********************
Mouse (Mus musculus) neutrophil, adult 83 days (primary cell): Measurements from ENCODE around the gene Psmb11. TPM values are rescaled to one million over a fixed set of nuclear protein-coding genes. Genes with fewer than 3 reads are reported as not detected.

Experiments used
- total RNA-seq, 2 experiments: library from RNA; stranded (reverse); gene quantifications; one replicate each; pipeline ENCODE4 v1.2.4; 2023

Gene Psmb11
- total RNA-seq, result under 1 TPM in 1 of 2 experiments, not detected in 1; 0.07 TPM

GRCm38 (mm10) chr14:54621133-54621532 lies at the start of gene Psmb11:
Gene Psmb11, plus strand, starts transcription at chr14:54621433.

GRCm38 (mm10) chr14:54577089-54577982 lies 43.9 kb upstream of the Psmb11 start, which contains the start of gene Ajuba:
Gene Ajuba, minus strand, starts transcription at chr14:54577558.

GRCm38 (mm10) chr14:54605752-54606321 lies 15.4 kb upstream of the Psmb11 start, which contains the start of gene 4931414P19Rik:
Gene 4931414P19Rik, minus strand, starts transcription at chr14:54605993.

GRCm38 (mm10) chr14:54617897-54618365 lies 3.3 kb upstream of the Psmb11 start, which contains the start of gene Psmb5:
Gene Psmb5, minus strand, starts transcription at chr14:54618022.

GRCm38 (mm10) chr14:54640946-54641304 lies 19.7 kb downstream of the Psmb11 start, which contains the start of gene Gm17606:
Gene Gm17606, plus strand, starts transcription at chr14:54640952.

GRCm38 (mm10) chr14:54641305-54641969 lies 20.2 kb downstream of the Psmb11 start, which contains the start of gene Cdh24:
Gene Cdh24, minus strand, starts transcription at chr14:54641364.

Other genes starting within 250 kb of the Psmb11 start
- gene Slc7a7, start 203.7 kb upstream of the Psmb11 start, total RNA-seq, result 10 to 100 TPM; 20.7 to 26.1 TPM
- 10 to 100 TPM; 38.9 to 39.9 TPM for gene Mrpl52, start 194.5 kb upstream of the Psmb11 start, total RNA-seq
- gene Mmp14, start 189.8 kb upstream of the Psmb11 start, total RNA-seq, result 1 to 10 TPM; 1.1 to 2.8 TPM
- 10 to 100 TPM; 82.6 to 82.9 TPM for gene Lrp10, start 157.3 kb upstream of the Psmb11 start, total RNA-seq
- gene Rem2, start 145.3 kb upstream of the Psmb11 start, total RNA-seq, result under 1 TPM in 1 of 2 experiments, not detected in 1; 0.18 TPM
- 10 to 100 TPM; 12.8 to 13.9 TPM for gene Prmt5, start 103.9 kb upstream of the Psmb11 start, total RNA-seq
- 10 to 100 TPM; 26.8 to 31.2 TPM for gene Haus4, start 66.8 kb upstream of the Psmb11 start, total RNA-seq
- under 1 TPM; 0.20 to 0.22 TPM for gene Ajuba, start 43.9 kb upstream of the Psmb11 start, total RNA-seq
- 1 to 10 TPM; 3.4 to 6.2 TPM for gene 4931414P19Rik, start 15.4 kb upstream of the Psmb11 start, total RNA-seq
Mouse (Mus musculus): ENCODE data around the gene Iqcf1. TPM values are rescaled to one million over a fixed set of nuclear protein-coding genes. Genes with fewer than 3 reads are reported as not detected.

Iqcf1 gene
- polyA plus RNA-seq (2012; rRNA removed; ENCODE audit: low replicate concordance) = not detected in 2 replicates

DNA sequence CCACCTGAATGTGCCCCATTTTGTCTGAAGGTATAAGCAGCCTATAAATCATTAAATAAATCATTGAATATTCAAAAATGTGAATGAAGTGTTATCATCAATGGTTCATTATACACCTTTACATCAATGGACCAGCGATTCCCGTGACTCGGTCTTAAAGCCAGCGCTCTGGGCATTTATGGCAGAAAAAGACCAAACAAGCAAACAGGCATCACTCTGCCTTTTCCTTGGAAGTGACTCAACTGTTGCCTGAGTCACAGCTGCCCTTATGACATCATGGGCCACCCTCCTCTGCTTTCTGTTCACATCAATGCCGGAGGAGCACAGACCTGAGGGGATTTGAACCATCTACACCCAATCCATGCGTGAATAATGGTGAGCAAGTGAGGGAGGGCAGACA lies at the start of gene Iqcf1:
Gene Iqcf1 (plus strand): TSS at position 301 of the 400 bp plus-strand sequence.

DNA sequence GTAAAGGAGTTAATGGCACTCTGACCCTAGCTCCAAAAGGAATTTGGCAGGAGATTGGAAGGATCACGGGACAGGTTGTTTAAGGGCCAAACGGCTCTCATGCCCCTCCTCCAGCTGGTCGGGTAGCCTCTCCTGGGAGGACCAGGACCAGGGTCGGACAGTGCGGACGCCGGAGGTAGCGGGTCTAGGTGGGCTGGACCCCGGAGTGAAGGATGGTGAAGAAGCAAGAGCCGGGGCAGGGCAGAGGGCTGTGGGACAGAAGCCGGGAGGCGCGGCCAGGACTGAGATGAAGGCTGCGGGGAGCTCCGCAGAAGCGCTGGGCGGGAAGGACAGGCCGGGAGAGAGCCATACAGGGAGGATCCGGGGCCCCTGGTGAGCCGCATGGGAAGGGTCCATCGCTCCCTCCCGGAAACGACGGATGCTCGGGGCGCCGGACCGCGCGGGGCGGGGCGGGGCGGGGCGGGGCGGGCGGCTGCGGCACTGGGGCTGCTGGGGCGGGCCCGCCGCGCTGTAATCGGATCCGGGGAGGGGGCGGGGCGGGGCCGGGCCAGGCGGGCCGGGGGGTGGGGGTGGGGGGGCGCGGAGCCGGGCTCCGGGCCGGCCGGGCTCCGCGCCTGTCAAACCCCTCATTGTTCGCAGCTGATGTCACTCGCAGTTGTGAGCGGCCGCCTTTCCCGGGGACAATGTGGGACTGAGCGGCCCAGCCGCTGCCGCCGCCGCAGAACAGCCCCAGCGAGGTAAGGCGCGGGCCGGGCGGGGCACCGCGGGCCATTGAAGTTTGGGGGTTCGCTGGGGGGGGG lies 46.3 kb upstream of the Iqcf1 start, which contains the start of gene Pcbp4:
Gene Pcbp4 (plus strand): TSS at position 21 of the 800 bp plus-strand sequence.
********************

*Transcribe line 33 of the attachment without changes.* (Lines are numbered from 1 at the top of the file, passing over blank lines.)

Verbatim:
DNA sequence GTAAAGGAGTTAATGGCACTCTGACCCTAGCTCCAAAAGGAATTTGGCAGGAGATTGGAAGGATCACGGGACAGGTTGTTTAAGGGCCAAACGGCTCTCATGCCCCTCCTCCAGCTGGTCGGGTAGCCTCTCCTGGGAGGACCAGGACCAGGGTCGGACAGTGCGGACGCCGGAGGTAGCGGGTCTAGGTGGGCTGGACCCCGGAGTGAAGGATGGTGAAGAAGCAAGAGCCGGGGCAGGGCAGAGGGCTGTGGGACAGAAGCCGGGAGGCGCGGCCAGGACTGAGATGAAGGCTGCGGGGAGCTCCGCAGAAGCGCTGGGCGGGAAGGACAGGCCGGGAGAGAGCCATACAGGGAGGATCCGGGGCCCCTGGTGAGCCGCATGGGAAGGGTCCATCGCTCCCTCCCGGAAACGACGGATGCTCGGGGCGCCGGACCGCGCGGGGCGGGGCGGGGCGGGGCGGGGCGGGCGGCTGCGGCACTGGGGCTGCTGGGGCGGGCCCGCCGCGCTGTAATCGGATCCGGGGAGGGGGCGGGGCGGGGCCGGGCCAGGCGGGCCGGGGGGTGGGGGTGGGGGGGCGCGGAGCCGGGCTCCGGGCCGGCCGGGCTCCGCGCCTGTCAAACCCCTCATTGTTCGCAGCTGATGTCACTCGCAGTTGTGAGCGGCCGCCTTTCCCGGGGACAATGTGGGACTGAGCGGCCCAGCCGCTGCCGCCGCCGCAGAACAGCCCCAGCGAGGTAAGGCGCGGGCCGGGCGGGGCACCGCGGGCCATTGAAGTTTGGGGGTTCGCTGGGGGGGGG lies 46.3 kb upstream of the Iqcf1 start, which contains the start of gene Pcbp4: